Friday, September 16, 2005

A couple of Groovy Interviews

Exclusive Interview : John Billingsley
Actor John Billingsley’s far from bitter, but he is understandably disappointed that his series "Star Trek: Enterprise" was hastily cancelled earlier this year. Like a gumboot standing flat on a newly planted strawberry patch, the series hardly got time to grow before it was put to rest, and everyone involved in the show is justifiably one glove short of a boxing match with the decision makers.

Fear not though Aussies – Billingsley says the best season is still to come.

CLINT MORRIS talks one-on-one with a veteran actor whose played everything from Shakespeare to an attorney, even a killer, but may be for the interim known best as the incessantly-likeable one-of-a-kind Denobulan doctor, Dr Phlox, on the short-lived sci-fi series.

“For my money, I think the final season is the best of them”, says the amiable actor. “It unfortunately got cancelled when I thought it was really beginning to hit its stride, but such are the vagaries of Television”.

"Enterprise" – it was retitled "Star Trek Enterprise" for it’s third season – got off to a wobbly start, says Billingsley, with critics ravaging it from its conception.

The critical reaction was pretty negative”, he says, “Yet, amongst the fans, and those that stuck with it, they thought it improved as it went along. You don’t get a second chance to make a first impression [though]”.

Season 3 saw the biggest changes – pre-existing storylines were abandoned in favour of newer, more exciting, stories, the title of the show was tweaked, even the theme song was jazzed up. EDITOR’S NOTE: THEY JAZZED UP THE THEME SONG? I HAVE NO RECOLLECTION OF THIS.

The network was very strongly in favour of finding a more action-adventure oriented storyline. They thought Season 2 had become more slow and static, and that there wasn’t enough of a compelling storyline to keep viewers tuning in every week – and I would tend to agree. I think the initial storyline, the temporal cold-war, was never developed very well and I don’t think there was ever a strong enough grasp of where they wanted to go with that storyline and I think it became too attenuated over time. So the idea of telling a story that would actually have a beginning, middle and end that would keep people coming back week in – week out, was a good idea. EDITOR’S NOTE: THE TREK FOLKS NOT KNOW WHERE THEY WANTED TO GO WITH A STORYLINE? NOT DEVELOP A STORYLINE? ABANDON PLOTS MIDSTREAM? (NOOOOOOOO…..SMIRK).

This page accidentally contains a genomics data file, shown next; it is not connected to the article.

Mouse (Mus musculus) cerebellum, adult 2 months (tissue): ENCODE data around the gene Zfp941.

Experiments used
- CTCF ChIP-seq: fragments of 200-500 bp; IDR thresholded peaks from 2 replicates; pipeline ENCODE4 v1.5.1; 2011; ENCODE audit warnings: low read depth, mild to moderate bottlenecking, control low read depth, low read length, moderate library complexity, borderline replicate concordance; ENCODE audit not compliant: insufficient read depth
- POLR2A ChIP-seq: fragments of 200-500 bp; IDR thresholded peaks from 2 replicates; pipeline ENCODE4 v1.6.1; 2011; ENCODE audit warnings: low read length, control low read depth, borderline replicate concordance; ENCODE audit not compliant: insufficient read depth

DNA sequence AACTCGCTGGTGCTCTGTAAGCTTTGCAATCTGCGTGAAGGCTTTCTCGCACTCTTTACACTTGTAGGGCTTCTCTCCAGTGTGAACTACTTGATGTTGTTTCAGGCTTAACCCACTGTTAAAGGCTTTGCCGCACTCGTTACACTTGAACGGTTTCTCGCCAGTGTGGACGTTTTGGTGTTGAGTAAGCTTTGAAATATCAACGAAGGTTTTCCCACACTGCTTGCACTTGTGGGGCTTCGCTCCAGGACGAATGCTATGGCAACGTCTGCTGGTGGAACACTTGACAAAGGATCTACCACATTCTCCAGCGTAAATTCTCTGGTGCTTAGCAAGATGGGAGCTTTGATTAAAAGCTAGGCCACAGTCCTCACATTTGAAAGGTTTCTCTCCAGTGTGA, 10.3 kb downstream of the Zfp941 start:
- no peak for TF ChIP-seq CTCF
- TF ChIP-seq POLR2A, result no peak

The popularity of shows like 24 or Lost or Desperate Housewives suggest that people are eager to watch a serialised story, and I think that’s what allows the storyline to get more interesting and complex in the last two years”. EDITOR’S NOTE: AND TREK FANS ARE DWEEBS. PERHAPS THE ULTIMATE DWEEBS. WE HAVE LONG MEMORIES AND ARE UNUSUALLY DEVOTED TO OUR PASSIONS. WHAT MAKES A UNIVERSE REALLY RICH ARE THOSE CONTINUING STORIES. SOMETHING THE TREK BOSSES HAVE NEVER FULLY GRASPED. SIGH…..

Though responses were favourable for the third season – and the show did attract a few more peeps – it was “too little late” for the show, says Billingsley. The show was on its last legs.

“You can’t re-invent something two years in. They’ve (the audience) already sampled the show and they’ve made their decision. People that were staying with it were probably going to stay with it regardless. So yes, it helped us creatively, but it didn’t make a difference to our ratings”.

One gimmick that the show’s producers tried to make happen was to have William Shatner, reprising his role as Star Trek’s Captain Kirk, pop up in the fourth season – but it didn’t come off. It was proposed that Shatner’s Kirk would pop up sometime, serving as a sort-of valentine to fans of the original series, and that might have helped ratings, says the actor. “